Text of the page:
A true story set on the moors of Exmoor in 1858. On July 25th 1858, Widower and father of five children, William Burgess, took his youngest child, six-year-old, Anna Marie Burgess, to Porlock in Somerset, to stay with her Auntie and Uncle, as the rent her father was paying at there recent lodgings, was costing too much. All of Burgess's other children had been put in service and was no longer staying with him, and after losing there cottage because he could not keep up the rent, Burgess moved about the area, with the only child he hadn't put in service. But instead of taking Anna to Porlock, he killed his child and buried her in a shallow grave and made his way to Porlock, where after breakfast, returned to his lodging telling everyone Anna was was in Porlock. In the evening, a couple of days later, Burgess burned all of Anna clothes and after hearing from a friend, that he had found a freshly dug 'dead' which the miners in that area called turned soil, and fearing that Anna's body would be discovered, dug her up and took her body to a disused mine, where Burgess had once worked and threw her body down the mine shaft and then left the area. Remnants of burnt clothing were found and the police informed. The remains of the burnt clothing were identified as belonging to Anna Burgess and when a despatch rider was sent to Porlock to see if she was there, confirmed, that she wasn't and that William Burgess had disappeared, started a hunt for Burgess and the supposed body of Anna. Burgess was found in Swansea, Wales and when he was brought back, he wouldn't tell where Anna's body was and begun the hunt for her body.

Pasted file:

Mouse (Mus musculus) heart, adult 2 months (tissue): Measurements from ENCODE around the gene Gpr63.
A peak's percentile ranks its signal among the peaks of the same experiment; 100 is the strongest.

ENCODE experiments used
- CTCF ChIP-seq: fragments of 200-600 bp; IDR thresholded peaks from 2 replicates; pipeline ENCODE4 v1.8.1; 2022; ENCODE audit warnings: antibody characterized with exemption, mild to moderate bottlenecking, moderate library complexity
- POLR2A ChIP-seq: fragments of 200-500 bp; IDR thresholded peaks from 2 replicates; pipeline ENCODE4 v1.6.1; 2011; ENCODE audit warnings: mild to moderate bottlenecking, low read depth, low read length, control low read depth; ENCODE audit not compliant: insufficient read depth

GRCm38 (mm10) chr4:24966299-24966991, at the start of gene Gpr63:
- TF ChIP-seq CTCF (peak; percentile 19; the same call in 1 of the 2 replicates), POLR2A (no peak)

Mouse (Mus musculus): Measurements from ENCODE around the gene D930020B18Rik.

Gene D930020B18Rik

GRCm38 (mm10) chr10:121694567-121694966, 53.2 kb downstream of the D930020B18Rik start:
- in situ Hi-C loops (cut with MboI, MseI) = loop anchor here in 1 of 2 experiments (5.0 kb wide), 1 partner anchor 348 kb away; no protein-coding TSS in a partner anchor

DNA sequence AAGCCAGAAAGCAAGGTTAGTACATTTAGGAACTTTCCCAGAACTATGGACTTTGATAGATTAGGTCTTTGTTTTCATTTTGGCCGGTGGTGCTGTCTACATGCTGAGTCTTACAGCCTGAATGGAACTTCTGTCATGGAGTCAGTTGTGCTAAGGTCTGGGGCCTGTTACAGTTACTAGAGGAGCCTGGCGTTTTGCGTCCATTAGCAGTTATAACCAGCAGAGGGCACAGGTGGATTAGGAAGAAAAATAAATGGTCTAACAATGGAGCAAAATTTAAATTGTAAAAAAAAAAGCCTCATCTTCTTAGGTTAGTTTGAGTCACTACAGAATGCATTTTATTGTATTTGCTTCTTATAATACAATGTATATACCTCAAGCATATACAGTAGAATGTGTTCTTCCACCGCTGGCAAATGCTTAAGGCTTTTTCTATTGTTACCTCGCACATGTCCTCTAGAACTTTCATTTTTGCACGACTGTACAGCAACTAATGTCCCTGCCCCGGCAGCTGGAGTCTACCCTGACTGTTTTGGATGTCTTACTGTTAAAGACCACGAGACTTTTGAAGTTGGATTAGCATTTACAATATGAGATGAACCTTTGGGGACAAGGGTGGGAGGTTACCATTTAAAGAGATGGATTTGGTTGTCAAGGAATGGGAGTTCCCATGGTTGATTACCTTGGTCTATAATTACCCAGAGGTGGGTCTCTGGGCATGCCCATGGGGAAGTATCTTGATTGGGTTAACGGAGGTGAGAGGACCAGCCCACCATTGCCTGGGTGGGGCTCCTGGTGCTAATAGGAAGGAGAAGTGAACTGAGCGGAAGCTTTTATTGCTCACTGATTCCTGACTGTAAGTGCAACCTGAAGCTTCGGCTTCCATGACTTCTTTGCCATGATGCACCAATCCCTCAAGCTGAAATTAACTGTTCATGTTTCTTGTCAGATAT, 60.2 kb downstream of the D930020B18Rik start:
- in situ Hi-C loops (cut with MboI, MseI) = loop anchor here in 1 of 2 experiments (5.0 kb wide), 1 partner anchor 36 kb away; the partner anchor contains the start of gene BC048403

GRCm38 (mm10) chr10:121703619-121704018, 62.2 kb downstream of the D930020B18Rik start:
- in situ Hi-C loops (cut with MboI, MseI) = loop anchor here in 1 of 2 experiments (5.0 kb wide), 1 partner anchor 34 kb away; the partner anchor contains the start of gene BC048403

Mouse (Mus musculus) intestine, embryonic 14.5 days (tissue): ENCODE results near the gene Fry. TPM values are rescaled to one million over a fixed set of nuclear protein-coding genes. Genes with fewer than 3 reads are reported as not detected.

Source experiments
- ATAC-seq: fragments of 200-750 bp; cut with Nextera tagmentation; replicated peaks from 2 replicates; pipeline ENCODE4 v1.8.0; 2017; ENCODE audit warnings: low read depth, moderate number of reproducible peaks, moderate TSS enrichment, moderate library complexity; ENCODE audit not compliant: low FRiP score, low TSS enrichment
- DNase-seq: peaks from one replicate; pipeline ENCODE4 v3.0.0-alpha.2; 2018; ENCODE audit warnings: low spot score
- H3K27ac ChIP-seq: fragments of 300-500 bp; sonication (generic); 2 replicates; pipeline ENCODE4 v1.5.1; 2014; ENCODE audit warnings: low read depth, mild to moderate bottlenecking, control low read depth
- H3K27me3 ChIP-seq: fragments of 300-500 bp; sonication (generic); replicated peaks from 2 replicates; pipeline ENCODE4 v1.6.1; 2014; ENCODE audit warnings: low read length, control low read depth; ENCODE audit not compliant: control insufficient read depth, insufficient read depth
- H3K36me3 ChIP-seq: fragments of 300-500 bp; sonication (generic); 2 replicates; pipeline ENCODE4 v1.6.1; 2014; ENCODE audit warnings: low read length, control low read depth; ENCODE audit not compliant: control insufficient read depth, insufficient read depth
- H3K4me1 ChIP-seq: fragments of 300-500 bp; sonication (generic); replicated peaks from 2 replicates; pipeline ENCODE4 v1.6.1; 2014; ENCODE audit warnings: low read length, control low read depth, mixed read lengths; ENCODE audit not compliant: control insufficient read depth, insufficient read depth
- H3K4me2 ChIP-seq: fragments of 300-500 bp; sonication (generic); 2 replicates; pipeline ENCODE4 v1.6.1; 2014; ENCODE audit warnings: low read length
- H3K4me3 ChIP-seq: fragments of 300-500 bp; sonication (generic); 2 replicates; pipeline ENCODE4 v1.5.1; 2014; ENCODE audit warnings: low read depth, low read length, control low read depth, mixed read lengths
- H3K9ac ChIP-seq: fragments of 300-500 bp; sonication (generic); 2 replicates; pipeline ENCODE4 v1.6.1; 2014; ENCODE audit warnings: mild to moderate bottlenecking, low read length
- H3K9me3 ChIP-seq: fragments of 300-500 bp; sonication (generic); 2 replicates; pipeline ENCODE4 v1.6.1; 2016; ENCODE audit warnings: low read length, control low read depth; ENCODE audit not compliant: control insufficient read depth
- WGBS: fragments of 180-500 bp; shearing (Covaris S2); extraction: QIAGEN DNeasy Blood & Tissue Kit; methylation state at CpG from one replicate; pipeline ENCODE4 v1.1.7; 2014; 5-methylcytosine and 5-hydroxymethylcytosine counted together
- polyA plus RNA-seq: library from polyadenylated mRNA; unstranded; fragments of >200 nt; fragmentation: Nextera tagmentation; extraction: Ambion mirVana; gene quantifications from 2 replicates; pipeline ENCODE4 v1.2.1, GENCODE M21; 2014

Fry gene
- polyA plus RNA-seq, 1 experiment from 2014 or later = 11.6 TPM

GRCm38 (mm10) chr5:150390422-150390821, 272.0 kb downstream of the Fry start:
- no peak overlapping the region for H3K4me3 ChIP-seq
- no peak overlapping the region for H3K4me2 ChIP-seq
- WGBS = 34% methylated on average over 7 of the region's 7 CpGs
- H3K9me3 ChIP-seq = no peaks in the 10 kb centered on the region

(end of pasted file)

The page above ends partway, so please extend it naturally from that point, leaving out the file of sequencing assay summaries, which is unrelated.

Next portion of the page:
Over the years, there has been many books telling the story, but they all depict the story,
based on the memoirs of Reverend William H. Thornton, in his book called, 'Reminiscences and Reflections of an Old West Country Clergyman.' Thornton book was written in 1897, 39 years after the incident and although we all know that memories can play tricks, his memoirs recall's the incident as 'That of him taking charge of the investigation, and giving instructions on what to do.'
By using the old records and the newspaper reports from North Devon Journals and The
Taunton Courier, this story tells the in-depth look at not only Anna and William Burgess, but also Burgess's so-called nemesis, the Rev William Thornton, the investigation by Chief Superintendent Cresent Jeffs, the hunt for William Burgess after he absconded to Wales and the hunt for Anna's body, the trial, the sentencing and finally the execution of William Burgess.
|Product dimensions:||6.00(w) x 9.00(h) x 0.31(d)|